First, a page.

Another issue with re-releases is the removal of content or the complete change of certain elements in the game. The recent re-release of Crazy Taxi on XBLA and PSN is a prime example. The release featured the same levels, gameplay and characters as the Dreamcast and arcade original. The glaring omission came in the form of the soundtrack. Sega was unable to obtain the original songs used in the original release, instead substituting a generic sounding punk rock soundtrack. Arguably, one of the most important features of the original was the blaring soundtrack by famous bands. Granted, there are many legal issues and factors that need to be addressed when bringing back old soundtracks, but it does not lessen the empty void the omission leaves behind. With word that the Jet Set Radio re-release will also lack certain songs from the original soundtrack, this seems to be an ongoing trend.

Missing content from a game is even worse -- and much more noticeable. The Splinter Cell HD Collection for PS3 contained all of the previous generation’s titles on one disk: Splinter Cell, Pandora Tomorrow, and Chaos Theory. They were all present, but had so much missing content it diminished the point of a re-release altogether. The two titles that featured multiplayer had the entire section stripped from the game. The game also lacked options in controls. Like getting your stealth action on with inverted controls? Not in this collection.

Splinter Cell

It's understood that some developers simply don't have the time, legal rights, or resources to include all modes and options into a re-release. It’s unfortunate in bringing games to this generation that casualties are sometimes unavoidable. However, when a game lacks something as simple as control options, that is entirely unacceptable. You do not need an entire development team to port over and test something as simple as a control option. What makes it even worse is the Splinter Cell series used to carry weight in UbiSoft’s catalog. It used to be one of its most treasured franchises. It’s sad to see this collection is the result of all the hard work that went into making these titles playable on modern consoles. If anything, it makes publishers appear lazy and generally unsympathetic toward the titles of yesterday. A re-release should be a celebration, a chance to experience the genesis of a genre mainstay, or a chance to revisit an influential work in the video game medium. Instead, it comes across as a cheap and dirty way to exploit nostalgia and the trust of gamers in order to gain profit.

Gaming re-releases need to have a set standard, an example for all others to follow. Super Mario Brothers All Star Collection is a great example of a near-perfect re-release: four NES titles, all with perfect controls and graphics. It even includes a booklet and soundtrack as a bonus, something never seen in re-releases. It was clear that Nintendo cared enough about its star character to give him a collection of games worthy of the plumber’s legacy. Granted, it could have been an even better collection if the SNES, N64, and GCN titles were included, but for a collection that promised four NES classics, it delivered most satisfactorily.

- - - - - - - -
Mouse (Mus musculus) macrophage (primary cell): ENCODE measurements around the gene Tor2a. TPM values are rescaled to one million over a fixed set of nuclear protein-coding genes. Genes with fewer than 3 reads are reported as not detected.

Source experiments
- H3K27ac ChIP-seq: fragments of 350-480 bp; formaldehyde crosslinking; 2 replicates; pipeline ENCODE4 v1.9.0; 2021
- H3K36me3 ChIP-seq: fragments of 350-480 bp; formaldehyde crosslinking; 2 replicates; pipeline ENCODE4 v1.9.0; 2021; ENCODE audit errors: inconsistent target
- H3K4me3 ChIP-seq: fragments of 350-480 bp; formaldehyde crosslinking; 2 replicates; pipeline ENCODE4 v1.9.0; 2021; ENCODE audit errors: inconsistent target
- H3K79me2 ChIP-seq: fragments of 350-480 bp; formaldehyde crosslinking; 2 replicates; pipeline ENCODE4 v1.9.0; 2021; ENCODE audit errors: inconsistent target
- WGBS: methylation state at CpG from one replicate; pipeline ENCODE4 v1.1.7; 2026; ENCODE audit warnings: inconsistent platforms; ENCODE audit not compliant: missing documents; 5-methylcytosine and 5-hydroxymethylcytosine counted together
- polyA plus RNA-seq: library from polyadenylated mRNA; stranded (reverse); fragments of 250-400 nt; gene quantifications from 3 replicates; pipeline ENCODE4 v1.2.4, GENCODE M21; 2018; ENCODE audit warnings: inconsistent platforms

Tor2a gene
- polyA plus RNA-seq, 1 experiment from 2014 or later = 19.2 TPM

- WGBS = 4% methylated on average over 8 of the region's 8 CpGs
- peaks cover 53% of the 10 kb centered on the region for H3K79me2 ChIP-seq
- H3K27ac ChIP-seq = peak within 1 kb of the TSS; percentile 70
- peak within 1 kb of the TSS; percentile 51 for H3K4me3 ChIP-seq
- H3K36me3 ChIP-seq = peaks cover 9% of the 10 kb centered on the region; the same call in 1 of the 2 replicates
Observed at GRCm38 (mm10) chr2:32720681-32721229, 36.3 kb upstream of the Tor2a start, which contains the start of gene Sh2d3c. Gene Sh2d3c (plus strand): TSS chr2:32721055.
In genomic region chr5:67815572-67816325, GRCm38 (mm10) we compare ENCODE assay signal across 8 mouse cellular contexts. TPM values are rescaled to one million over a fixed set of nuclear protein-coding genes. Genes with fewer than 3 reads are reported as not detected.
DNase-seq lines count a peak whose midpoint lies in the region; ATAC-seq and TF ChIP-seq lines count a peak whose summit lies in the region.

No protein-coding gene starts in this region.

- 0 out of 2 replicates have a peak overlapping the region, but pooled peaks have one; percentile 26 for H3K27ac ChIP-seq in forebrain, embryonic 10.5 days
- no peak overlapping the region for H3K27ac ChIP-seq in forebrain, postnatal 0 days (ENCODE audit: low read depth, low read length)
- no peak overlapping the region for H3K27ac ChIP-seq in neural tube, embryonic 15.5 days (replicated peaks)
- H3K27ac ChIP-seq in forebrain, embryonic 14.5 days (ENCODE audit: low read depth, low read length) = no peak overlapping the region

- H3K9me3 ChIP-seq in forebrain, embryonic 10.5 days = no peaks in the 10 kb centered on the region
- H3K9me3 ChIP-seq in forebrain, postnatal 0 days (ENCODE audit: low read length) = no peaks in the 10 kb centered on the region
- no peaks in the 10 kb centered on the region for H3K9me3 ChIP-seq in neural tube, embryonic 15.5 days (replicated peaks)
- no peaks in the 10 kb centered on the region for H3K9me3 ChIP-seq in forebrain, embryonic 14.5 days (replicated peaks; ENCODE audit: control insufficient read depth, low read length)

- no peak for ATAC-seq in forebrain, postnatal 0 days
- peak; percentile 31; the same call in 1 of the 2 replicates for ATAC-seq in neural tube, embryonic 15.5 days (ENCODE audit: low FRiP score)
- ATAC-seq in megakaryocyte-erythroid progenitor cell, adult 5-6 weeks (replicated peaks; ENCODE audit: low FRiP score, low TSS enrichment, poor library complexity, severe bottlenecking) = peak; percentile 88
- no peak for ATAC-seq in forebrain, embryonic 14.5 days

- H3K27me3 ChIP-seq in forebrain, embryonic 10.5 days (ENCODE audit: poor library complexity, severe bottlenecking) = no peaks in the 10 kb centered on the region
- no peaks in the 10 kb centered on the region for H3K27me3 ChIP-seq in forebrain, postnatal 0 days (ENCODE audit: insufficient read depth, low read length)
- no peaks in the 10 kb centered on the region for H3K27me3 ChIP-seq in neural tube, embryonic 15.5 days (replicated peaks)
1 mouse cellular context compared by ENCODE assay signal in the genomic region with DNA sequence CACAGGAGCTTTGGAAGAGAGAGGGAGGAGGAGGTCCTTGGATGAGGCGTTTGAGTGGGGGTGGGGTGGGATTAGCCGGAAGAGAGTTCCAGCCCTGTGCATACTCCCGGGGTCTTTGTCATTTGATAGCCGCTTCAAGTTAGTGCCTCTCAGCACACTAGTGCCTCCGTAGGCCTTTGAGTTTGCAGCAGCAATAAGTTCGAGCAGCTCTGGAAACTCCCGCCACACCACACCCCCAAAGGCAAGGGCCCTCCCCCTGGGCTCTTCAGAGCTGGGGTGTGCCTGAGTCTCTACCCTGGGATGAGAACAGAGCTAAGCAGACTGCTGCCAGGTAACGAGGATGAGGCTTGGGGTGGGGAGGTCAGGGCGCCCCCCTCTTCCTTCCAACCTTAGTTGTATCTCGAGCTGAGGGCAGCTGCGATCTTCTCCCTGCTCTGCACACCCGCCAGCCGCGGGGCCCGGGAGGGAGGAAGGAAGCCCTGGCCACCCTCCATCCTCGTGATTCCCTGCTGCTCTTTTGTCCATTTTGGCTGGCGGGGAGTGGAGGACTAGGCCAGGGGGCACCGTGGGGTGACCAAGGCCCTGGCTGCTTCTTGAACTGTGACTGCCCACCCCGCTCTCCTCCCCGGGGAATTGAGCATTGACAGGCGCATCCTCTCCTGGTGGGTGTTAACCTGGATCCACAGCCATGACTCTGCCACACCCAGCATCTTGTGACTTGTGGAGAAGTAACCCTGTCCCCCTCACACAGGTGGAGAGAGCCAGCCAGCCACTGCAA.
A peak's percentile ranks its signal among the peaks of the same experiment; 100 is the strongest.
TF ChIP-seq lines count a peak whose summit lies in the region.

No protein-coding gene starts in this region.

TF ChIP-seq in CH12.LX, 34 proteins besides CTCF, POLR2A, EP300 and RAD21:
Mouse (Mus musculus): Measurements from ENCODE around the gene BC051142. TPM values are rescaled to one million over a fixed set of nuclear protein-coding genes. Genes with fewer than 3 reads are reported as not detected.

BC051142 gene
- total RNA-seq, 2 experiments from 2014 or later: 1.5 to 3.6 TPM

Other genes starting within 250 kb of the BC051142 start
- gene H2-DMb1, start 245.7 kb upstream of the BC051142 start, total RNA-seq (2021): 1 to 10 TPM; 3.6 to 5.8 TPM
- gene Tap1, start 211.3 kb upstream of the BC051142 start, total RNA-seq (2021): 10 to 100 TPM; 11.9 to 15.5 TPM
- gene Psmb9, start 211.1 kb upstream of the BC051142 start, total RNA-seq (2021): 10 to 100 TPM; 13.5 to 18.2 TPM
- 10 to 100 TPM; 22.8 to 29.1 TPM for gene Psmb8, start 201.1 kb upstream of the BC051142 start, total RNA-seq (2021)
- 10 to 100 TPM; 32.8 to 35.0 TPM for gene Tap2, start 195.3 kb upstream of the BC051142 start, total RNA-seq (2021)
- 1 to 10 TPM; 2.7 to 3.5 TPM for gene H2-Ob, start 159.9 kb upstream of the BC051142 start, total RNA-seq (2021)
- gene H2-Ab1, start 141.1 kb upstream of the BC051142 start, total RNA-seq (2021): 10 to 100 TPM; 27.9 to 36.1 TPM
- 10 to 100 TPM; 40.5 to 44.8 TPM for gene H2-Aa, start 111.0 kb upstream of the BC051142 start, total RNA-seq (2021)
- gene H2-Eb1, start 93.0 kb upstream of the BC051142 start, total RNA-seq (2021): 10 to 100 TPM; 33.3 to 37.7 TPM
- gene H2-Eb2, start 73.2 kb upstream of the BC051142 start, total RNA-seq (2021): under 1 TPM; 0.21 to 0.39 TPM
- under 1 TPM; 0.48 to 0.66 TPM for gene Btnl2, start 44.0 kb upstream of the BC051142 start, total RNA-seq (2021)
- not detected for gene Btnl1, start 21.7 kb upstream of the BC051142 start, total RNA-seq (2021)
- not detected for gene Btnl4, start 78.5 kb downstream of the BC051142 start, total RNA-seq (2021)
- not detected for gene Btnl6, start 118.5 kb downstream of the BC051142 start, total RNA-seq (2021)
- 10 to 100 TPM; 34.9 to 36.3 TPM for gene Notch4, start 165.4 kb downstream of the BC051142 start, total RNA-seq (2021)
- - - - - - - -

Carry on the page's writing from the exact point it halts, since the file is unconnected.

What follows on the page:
There are good compilations that treat their games, characters, and franchises with the respect they deserve. Sonic’s Ultimate Genesis Collection included arcade ports and behind-the-scenes video with developers. The Treasure re-releases of Ikaruga and Radiant Silvergun not only included the original titles in HD but also included new modes and options for a new generation of gamers to fall in love with. Even the MGS collection, with its glaring omission, still was an excellent release featuring a vast majority of extras and new control options for modern consoles.

Ikaruga

Any franchise worth its salt should have the right to a decent collection. There are legions of fans who have fond memories of playing these games. In an age of gritty, realistic, combat-focused games, it is a fantastic and almost therapeutic option to return to the simpler games of our youth. They're more than good times glued to a TV screen; they're an important part of the gaming medium, and like any work of art that helps to pave the way, they deserve to be remembered and preserved in the best way possible.

If publishers are going to continue bringing back their franchises and games of yesterday, they needs to start treating them like the classics they are remembered as and show some respect.

Stop thinking DVD bargin bin, start thinking Criterion Collection.